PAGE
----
[CentOS] Need to split long lines in mail archives

Mon Apr 9 17:34:50 UTC 2012
Woodchuck <marmot at pennswoods.net>

On Mon, Apr 9, 2012 at 1:09 PM, James B. Byrne <byrnejb at harte-lyne.ca> wrote:
> CentOS-6.2
> I am investigating how to split long lines present in a
> Mailman generated html archives.  Mailman places the email
> bodies within <pre></pre> tags and some users have MUAs
> that send entire paragraphs as one long line.

Such users are usually tough customers, too.  "flowed text"
is the way they assert their personalities, I think.

> I have looked at fmt and fold but these assume a pipeline
> from stdout to a fixed filename, which presumably is best
> done at the time of the original file's creation.  I am
> looking for a way to deal with multiple existing files in
> a batch fashion so that the reformatted file is written
> back out to the same file name oin the same location.

It is very rare to see a Unix utility that operates "in place"
like this.  Off hand, I can't think of any.

> I cannot seem to hit upon a way to get this to work using
> find, xargs and fmt (or fold).  Nor can I seem to find an
> example of how this might be done using these utilities.
> What I would like to discover is the functional equivalent
> of this:
> find /path/to/archives/*.html -print | xargs -I {} fmt -s
> {} > {}
> This syntax does not work of course because the xargs file
> name substitution only occurs once in the initial argument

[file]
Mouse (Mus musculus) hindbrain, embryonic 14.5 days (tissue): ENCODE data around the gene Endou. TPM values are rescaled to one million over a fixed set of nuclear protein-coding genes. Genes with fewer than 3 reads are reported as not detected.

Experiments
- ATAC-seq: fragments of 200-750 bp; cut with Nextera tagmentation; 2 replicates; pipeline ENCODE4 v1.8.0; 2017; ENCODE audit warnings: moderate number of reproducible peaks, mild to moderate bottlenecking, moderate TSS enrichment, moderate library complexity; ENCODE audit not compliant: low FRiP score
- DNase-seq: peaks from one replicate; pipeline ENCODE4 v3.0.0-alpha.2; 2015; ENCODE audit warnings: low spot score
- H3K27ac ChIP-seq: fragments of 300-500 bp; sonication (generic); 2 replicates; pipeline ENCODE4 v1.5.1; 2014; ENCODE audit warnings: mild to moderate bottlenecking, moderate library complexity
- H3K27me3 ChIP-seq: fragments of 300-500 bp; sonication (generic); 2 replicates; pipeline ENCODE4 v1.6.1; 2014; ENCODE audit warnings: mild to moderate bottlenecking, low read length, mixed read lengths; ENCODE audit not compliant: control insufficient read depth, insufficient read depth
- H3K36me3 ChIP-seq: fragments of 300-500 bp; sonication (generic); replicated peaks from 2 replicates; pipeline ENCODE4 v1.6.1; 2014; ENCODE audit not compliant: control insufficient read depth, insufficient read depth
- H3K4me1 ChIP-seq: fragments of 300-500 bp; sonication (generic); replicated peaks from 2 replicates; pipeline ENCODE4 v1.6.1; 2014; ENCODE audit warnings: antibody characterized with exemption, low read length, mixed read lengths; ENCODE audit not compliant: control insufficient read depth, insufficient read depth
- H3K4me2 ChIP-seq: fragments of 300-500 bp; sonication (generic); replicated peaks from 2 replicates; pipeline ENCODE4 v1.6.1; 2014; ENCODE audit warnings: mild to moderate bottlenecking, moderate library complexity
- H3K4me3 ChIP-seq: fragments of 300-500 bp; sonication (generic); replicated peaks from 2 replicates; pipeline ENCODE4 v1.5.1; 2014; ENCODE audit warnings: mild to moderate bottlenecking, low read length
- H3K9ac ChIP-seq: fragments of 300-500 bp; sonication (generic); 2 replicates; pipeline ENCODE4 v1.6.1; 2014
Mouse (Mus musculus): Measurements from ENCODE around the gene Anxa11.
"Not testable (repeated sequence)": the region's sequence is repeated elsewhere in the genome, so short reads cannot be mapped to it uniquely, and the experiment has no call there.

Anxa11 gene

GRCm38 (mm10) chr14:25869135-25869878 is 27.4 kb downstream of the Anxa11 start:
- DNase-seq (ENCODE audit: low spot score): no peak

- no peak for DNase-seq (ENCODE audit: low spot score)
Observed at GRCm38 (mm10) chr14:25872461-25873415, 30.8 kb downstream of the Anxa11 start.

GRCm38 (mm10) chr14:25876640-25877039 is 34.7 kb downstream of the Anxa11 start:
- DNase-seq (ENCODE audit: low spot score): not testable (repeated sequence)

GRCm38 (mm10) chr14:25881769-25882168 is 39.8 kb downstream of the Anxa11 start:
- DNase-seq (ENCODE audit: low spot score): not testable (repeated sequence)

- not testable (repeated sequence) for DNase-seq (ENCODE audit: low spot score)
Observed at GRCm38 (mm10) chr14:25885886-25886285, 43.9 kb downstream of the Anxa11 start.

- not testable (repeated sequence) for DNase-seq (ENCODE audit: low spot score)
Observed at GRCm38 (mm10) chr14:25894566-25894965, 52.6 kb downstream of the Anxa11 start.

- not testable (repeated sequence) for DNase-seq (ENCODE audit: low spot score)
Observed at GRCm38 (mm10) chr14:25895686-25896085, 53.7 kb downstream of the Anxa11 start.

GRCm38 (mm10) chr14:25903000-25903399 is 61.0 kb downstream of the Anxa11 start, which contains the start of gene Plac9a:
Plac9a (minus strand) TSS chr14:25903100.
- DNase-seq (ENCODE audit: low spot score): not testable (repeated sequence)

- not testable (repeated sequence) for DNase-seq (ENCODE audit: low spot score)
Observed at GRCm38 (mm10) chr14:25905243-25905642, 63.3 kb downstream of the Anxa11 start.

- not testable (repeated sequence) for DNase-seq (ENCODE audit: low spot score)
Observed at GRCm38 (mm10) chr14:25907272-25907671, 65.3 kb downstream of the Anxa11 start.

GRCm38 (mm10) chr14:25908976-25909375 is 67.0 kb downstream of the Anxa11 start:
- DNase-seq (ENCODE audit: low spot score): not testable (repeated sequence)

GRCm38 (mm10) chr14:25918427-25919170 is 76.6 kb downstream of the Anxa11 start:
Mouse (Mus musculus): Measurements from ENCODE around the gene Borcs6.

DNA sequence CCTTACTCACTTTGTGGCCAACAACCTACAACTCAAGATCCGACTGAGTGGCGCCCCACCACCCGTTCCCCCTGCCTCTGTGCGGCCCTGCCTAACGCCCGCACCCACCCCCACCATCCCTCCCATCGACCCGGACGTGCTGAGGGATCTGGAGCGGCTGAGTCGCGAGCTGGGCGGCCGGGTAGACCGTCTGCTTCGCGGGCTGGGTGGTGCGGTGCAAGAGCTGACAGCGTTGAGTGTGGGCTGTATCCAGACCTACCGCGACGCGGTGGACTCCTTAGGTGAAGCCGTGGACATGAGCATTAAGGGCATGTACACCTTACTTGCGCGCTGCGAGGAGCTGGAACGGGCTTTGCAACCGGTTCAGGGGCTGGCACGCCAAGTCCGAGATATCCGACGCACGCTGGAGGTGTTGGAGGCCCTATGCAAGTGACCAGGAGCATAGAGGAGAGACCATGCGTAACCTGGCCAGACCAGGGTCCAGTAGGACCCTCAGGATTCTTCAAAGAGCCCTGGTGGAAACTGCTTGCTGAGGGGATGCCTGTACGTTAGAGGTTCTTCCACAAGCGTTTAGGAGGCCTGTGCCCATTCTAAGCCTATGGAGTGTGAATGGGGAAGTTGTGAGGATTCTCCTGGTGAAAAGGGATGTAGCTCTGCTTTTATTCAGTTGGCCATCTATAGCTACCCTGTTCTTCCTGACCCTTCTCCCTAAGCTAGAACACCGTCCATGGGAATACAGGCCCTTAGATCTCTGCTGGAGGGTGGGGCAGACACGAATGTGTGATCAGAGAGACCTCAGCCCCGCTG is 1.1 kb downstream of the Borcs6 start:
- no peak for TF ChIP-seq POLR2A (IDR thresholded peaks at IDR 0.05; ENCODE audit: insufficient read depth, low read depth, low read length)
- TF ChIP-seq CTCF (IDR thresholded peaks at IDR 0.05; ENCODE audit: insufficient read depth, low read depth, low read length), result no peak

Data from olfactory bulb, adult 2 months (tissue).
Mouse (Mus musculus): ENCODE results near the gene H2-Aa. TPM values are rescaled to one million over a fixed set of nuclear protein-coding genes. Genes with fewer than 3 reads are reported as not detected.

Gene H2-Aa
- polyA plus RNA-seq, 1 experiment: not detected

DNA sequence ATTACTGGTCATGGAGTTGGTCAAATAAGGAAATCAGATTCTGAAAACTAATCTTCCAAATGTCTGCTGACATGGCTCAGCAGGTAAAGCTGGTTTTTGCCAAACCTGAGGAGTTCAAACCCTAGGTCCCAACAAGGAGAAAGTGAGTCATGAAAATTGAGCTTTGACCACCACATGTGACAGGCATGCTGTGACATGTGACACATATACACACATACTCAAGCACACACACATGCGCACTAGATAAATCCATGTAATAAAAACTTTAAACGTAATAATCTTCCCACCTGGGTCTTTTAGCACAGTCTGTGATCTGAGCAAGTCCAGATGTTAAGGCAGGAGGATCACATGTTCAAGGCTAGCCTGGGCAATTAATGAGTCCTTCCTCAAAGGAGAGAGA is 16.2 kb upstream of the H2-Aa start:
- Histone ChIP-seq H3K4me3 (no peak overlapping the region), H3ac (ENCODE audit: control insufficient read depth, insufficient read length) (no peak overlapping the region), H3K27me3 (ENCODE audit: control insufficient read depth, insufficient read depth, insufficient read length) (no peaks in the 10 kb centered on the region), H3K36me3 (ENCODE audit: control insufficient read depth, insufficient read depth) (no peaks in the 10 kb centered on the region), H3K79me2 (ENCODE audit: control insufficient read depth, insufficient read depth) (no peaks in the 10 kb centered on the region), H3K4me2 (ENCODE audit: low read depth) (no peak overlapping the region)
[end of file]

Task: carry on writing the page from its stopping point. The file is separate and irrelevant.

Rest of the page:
> list of the following command. But, this example does
> describe the effect I wish to obtain, to have the original
> file name receive the reformatted contents.

Assuming that the fmt utility does what you want,
then you will need a stanza something like this:

fmt -flagswhatever FILENAME >/tmp/mytemp
mv /tmp/mytemp FILENAME

In other words you need a script, not a single pipe.
You want fmt to operate on one file at a time.

find somedir -name "*.html" >/tmp/htmlstuff
for FILENAME in `cat /tmp/htmlstuff`
        fmt (flags) $FILENAME >/tmp/foo
        mv /tmp/foo $FILENAME

That's not robust but is just for concept.  More robust scripts
would use "read" to get filenames, and would worry about
embedded blanks in filenames, and other niceties.  A real
script would use mktemp to generate a temp filename.

fmt(1) is not robust, either.  It will format the whole file with
a single-minded determination.  This includes mail headers,
attachments, blah blah.  it might even break the html.  There
are many unexpected consequences.

My advice is to not format these mails.  Why do you want to?
perhaps there is a work-around that meets your goals.

"The Earth is a farm. We are someone else's property."  -- Charles Fort